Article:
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No safe harbours in the Pacific

Having caught your eye with the catchy heading, don’t stop reading if you are involved in the management or directorship of any business in the Pacific.

Some recent insolvency events in the Pacific shine light on the potential exposure that management and directors face when continuing to operate a business that is or might be insolvent. The insolvency situation is arguably more challenging in the Pacific where there is little (if any) legislation which enables the development of a comprehensive strategic plan to turn things around, the stabilisation of the business and the sourcing and securing of financial support for that plan. And this is what I mean when I reference ‘safe harbours’, being a place that is legislatively created which encourages management and boards to get help earlier rather than later. Much of the legislation in the Pacific has a focus on “traditional” types of insolvency arrangements, being receivership (by instrument or court appointment) and liquidations (by resolution or court appointment) - and in some instances, interim protection can be afforded to a board to attempt to enter into a compromise with creditors, failing which liquidation follows.

Port Vila, Vanuatu

In Australia, safe harbour legislation was only introduced in 2017, so - regionally - it is relatively new.  The legislation gives directors options by buying them time to try to identify alternative solutions for the business. That is, the legislation provides directors with comfort as they try to steer the ship out of troubled waters, as it were. Without this legislation, directors can (in some circumstances) be made personally liable for certain debts (or components of them) due to trading whilst insolvent. The safe harbour starts when the directors start developing a course of action to seek a better outcome for the company, once the directors sense that the company may become insolvent.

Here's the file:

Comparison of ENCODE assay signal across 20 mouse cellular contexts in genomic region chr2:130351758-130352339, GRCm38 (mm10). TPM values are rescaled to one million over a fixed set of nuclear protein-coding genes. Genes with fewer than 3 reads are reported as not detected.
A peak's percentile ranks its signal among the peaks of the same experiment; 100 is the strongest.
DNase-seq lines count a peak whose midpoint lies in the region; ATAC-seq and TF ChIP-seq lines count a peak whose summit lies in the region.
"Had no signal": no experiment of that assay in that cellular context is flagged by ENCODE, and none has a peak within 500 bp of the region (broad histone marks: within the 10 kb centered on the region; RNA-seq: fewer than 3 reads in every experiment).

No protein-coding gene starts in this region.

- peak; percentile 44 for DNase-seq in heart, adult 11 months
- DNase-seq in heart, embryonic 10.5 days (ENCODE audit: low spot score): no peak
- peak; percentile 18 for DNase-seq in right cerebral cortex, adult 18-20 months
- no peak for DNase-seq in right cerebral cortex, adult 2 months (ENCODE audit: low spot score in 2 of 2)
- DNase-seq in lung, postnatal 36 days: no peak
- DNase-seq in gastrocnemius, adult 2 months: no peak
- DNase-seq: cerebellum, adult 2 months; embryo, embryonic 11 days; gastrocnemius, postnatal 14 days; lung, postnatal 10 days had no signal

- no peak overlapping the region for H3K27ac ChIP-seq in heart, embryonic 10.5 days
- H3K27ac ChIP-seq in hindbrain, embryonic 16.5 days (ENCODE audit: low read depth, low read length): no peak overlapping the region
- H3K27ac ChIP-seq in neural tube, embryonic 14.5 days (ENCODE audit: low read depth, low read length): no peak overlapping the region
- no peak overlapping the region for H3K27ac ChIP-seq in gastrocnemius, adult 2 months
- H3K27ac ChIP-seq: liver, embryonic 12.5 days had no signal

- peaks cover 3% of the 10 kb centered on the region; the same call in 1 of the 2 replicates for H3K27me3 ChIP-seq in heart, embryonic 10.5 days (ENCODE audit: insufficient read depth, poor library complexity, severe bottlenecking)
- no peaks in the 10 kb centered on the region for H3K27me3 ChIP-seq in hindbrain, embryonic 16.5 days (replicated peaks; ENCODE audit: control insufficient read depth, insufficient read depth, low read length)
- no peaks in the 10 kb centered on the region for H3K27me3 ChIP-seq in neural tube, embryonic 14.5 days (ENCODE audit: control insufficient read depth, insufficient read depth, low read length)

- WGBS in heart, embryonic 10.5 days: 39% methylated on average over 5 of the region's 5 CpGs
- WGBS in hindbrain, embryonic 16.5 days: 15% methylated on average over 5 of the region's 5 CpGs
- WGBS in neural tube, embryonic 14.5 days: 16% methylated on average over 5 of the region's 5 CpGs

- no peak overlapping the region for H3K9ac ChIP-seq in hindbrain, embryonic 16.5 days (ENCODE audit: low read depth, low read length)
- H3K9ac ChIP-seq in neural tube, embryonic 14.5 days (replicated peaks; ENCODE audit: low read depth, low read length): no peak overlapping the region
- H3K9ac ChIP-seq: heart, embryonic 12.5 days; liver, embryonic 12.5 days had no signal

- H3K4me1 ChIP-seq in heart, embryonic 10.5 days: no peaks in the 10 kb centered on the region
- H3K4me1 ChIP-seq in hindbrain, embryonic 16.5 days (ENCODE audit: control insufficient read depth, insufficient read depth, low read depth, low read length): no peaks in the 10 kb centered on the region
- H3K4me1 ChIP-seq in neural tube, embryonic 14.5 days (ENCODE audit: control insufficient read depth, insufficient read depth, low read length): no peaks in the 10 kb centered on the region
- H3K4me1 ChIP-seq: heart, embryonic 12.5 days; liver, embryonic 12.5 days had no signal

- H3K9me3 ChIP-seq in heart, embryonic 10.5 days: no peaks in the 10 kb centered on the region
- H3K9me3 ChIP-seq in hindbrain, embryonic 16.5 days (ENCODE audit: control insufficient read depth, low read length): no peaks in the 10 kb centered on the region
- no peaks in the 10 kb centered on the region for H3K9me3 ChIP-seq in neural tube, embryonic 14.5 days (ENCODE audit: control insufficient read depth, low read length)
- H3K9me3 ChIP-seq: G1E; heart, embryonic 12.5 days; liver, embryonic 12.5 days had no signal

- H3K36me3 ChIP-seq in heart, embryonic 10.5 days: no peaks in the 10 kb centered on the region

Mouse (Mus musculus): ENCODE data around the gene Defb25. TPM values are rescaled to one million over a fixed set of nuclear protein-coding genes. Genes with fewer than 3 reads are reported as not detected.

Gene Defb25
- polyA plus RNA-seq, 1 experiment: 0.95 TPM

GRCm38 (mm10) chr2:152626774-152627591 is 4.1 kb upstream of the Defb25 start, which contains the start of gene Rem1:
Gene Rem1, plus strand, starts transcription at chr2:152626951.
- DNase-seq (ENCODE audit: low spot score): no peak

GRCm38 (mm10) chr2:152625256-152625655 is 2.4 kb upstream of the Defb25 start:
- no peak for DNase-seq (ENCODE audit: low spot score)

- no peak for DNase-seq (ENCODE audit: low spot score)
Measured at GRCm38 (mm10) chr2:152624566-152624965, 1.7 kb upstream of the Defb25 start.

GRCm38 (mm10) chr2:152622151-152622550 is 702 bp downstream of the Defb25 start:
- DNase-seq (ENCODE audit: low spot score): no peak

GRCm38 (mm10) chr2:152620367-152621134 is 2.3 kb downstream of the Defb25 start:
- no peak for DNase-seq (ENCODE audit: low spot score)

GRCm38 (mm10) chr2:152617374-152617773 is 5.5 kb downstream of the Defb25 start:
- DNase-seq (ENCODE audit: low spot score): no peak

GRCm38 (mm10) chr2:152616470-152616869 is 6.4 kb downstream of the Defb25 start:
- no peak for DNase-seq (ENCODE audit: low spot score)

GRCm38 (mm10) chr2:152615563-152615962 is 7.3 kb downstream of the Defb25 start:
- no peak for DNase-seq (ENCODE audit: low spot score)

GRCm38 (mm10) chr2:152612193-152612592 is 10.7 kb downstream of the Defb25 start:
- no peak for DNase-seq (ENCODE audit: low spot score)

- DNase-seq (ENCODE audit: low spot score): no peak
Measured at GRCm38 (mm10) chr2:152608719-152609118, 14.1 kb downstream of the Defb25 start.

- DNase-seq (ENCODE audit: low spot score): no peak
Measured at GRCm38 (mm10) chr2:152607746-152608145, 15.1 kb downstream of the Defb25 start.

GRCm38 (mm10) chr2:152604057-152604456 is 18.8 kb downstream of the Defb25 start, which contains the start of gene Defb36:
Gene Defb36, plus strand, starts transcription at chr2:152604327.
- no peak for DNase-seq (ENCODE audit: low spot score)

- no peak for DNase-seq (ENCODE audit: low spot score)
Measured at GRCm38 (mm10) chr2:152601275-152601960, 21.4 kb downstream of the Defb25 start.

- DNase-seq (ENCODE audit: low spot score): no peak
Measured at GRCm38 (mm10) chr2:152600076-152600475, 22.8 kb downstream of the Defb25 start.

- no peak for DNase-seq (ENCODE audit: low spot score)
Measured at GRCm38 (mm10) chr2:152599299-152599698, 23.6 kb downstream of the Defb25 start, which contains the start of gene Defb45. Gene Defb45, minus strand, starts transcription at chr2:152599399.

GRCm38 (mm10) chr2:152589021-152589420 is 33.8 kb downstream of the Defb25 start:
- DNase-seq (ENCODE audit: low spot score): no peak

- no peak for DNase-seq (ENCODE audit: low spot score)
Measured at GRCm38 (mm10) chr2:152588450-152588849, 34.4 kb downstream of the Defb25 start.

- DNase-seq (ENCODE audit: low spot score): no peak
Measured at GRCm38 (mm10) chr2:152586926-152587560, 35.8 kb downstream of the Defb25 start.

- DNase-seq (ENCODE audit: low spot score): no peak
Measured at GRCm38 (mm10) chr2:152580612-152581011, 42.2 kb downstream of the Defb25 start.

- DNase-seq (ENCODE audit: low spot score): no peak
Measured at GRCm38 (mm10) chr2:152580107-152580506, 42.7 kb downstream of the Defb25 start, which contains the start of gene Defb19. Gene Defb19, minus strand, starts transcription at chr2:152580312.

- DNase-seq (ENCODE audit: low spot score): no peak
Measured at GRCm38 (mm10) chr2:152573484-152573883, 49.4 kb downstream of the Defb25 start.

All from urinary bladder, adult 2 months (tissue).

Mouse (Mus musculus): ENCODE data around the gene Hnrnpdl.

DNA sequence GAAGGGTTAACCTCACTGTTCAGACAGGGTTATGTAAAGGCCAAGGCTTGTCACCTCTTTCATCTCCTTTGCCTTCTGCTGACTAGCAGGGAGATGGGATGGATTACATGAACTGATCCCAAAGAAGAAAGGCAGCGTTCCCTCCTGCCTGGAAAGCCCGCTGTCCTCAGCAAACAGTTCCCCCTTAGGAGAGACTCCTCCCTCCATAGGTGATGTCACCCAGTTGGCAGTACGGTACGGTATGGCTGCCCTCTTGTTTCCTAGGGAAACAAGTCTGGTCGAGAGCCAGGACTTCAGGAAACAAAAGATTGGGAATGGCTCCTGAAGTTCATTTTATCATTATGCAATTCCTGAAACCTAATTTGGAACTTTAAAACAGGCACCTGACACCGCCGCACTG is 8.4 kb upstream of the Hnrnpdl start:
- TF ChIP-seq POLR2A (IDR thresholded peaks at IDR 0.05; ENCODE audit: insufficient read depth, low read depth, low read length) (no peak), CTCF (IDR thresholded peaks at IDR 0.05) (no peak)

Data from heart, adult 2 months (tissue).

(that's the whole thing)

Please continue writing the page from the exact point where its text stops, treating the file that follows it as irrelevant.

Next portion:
Many Pacific jurisdictions have enacted new companies legislation over the course of the last 10 or so years; in many instances that was long overdue. As is the norm for the Pacific, none of that legislation is uniform; a myriad of consultants from multiple jurisdictions all pointing the legislative finger in generally the same direction, but without any accuracy.  A cursory glance at the companies legislation in a number of Pacific jurisdictions shows that there are indeed no safe harbours; those with legislation that provide interim protection prior to liquidation also fall short of what is needed. Yet again, the law needs to try to keep up with business - particularly as more and more businesses grow to be truly trans-Pacific enterprises. Perhaps it might be an opportunity to create one common amendment that can be adopted across a number of Pacific jurisdictions, giving directors greater protection and creditors and financiers greater certainty, and arguably a better opportunity for a palatable outcome in the circumstances.

Imagine that: regionalism - a good idea, or am I just harbouring a silly thought?   


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